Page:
Your forecast of future property values can have a big impact on your rental property purchase and selling decisions.

If you’re thinking of selling a rental property this year or next and it looks like home prices will increase a lot this year, that favors selling next year. If your forecast is for flat or falling prices, however, that would favor selling this year.

And, of course, your forecasts of future home prices often factor into your rental purchase decisions.

## 3 Ways to Calculate Metro Home Prices

### Median Price

The most common way home price increases are reported in the press are as the percentage change in the median price of homes sold. This is the way the National Association of Realtors reports home price appreciation/depreciation.

Related: The Investor’s Roundup of the Best 2016 Real Estate Market Forecasts

### Repeat Sales Index

The second most common way is the S&P Case-Shiller Home Price Index, which is a repeat sale index. That means they look at individual homes that sold recently and compare the recent sale price to the sale price the last time that individual home sold. Then they run some statistical magic on all their current and past sales data to create their index. The index is kind of funky because it isn’t in dollars and cents; however, using an index makes it easier to compare appreciation/depreciation rates between cities.

### Hedonic Index

This is the least commonly seen home price index. In hedonic analysis, they take all the information they have on homes — location, size, bedrooms, baths, etc. — and run it through an algorithm to estimate the value of pretty much every single home in an area. From those individual home value estimates, they estimate the value for the area as a whole. The Zillow Home Value Index is probably the most well know hedonic index — it’s based on all the Zillow Zestimates in a given area.

• Advantage: A problem with using the median sale price and Case-Shiller Index is they’re affected by the mix of homes that are selling. If, for example, for any reason (e.g., stock market boom), more expensive homes start selling more, the median price and Case-Shiller Index will show increased home prices for the whole area even if actual home prices haven’t changed at all.
• Disadvantage: Errors in their complex hedonic algorithm can affect the accuracy of the home price index.

## FNC Residential Price Index

The hedonic index I want to talk about today is the FNC Residential Price Index. FNC Inc. “pioneered real estate collateral information technology” that they sell to mortgage lenders and appraisal management companies. Their algorithm uses a lot of information from appraisals in addition to the public data that everybody else uses.

FNC publishes their index for 30 major metropolitan areas. I like that FNC makes forecasts several months out so you can see what their algorithm is thinking will happen to home prices. I don’t know, unfortunately, how accurate their forecasts have been in the past, so I take their current forecasts with a grain of salt. Nevertheless, I want to see their forecasts.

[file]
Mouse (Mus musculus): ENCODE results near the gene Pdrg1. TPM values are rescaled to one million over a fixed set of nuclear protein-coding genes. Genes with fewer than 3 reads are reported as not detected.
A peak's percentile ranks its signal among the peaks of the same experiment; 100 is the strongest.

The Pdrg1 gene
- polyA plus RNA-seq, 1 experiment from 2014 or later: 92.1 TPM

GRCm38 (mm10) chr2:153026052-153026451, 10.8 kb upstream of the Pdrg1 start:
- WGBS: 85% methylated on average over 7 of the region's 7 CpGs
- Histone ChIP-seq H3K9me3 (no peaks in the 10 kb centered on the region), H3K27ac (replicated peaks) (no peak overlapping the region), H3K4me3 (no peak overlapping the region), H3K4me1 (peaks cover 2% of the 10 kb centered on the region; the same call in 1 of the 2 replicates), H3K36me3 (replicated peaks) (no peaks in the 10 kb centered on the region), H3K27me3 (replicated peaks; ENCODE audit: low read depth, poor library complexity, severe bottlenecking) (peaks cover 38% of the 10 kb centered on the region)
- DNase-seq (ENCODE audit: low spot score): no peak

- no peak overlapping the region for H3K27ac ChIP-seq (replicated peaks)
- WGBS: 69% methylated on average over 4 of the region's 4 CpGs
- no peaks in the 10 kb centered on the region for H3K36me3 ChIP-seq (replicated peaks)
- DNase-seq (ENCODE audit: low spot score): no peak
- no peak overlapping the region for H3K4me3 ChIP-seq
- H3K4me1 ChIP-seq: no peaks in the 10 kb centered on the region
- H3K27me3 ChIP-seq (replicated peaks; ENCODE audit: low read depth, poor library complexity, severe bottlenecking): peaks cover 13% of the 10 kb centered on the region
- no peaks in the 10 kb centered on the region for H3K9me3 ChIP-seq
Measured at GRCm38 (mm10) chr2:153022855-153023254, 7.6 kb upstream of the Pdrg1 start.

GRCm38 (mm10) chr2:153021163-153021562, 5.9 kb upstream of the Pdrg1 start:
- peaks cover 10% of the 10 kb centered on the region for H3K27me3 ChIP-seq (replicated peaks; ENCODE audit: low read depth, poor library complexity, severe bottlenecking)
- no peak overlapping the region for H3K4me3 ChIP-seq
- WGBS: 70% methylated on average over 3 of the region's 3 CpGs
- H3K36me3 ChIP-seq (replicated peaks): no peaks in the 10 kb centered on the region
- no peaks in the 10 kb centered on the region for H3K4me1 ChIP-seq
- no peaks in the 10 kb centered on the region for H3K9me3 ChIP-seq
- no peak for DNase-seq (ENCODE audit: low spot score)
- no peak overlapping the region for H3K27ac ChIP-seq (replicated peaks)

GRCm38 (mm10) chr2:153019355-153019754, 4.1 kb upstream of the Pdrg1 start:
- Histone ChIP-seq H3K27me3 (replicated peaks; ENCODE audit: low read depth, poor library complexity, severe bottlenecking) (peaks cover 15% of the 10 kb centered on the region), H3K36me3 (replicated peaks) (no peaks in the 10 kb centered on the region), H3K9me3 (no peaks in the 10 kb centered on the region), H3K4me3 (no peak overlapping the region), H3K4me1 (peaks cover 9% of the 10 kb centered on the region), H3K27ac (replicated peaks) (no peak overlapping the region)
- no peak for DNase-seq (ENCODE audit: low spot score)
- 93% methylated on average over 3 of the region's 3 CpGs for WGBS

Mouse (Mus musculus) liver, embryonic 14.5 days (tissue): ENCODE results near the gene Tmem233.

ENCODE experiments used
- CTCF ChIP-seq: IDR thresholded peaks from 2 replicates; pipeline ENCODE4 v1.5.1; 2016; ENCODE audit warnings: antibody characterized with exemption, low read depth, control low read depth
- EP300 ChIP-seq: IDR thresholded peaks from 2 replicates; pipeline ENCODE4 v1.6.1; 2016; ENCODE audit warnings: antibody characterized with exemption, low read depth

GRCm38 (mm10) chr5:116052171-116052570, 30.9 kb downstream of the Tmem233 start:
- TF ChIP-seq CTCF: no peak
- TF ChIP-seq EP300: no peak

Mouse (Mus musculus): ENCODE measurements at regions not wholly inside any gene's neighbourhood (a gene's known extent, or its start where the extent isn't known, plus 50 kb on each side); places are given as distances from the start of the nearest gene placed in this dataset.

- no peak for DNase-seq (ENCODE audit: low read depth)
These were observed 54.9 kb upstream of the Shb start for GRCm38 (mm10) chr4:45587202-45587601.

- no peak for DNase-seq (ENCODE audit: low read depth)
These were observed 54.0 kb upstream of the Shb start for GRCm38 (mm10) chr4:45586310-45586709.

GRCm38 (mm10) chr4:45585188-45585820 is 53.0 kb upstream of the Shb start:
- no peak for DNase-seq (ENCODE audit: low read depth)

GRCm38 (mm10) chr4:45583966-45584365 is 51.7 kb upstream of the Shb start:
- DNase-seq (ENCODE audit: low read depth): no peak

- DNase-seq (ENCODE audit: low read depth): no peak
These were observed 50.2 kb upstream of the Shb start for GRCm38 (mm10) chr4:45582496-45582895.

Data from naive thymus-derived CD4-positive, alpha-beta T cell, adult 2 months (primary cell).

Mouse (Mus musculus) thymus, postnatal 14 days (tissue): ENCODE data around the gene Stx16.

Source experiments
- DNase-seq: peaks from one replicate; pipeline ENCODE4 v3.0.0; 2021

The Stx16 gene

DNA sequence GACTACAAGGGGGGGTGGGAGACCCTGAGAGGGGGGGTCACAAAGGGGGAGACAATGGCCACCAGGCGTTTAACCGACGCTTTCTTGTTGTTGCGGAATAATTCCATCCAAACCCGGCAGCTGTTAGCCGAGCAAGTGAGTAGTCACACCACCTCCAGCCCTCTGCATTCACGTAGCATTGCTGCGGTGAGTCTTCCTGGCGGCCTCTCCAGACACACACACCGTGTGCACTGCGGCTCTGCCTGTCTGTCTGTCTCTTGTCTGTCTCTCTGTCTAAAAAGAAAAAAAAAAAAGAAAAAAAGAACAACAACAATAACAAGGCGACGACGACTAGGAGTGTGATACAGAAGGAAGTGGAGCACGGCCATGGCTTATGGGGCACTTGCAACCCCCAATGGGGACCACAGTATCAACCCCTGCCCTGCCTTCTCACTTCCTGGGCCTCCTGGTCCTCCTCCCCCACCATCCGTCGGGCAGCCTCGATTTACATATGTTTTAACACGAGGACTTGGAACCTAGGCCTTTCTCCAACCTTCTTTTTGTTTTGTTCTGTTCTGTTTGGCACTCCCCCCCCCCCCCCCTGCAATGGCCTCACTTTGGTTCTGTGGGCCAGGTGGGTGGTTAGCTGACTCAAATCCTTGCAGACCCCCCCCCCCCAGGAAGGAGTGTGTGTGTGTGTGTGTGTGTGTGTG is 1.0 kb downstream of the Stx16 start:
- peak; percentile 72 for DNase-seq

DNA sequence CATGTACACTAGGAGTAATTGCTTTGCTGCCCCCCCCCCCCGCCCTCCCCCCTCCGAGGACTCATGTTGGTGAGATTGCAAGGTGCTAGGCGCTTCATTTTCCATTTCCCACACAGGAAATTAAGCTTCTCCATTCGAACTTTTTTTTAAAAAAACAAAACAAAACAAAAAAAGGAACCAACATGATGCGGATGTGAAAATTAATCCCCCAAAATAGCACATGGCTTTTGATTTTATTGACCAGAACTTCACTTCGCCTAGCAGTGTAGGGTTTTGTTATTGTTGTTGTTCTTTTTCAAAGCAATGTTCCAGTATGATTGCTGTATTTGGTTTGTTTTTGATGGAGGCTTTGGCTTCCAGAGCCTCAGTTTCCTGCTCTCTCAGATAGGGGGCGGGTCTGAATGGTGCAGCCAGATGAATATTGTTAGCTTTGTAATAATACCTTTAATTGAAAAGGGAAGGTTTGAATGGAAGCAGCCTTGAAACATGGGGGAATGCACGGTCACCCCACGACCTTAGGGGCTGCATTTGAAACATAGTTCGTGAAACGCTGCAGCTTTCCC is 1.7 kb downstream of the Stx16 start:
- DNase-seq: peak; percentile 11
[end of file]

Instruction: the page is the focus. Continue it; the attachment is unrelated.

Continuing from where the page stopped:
## Case-Shiller vs. FNC

The FNC Index can be very different than the Case-Shiller Index. Take San Francisco.

The S&P Case-Shiller Index shows that San Francisco home prices are back to where they were at the peak of the real estate bubble in 2006.

Related: BiggerPockets Real Estate Investment Market Index: The Best (and Worst) Major Markets for Real Estate Investors, 2015

On the other hand, the FNC Index shows that San Francisco home prices peaked a lot higher (relative to January 2000) than the Case-Shiller Index shows. The FNC Index also shows that San Francisco home prices are still about 25 percent below that 2006 peak.

## A Different View

Maybe the biggest advantage to looking at the FNC Residential Price Index is that most people don’t. You might be able to glean insights into your local market that are counter to the conventional wisdom.

Investors: Which sources do you go to for market insight?

Let me know with a comment!

John is a real estate numbers geek. He’s an economist who stumbled into becoming a real estate agent when people visiting his wannabe Zillow website (created 4 years before the real Zillow website!) started asking him to show them homes for sale. John has been quoted in The Washington Post and The International Herald Tribune. His newest venture, RealEstateDecoded.com, teaches non-investors about the home buying and selling process.

1. Great article. I like the data. General public is becoming more informed everyday about such market insights…Of course, .If I am selling, I want to use the highest index or analysis available. If I am buying, I want to use the lowest. Of course everyone understands the agents/brokers will hammer the final deal in some room behind closed doors and in the end it gets down to poker. Who is going to hold and who is going to fold. These days it would appear the unmeasured index is the emotional, psychological and behavioral science behind it all when it comes to true market value.

• That’s a good point. In negotiations you pick the index that supports your position. At least, it might add doubt to the other side of the table.

2. Thank you for your article, John. I’d never heard of the FNC before. A few different indexes to look at when making these hugely important to sell or not to sell decisions will help up all the more!

• Thanks Steve. And FNC may not have an “Everything is Awesome” bias like NAR.

3. Hey John, thanks so much for this article. I’m a bit of an economics geek, too, so it’s great to see another index to use as a tool for investing decisions.

• Thanks for the comment, Isaac! I appreciate it.

4. Thank you John. One more tool under my belt.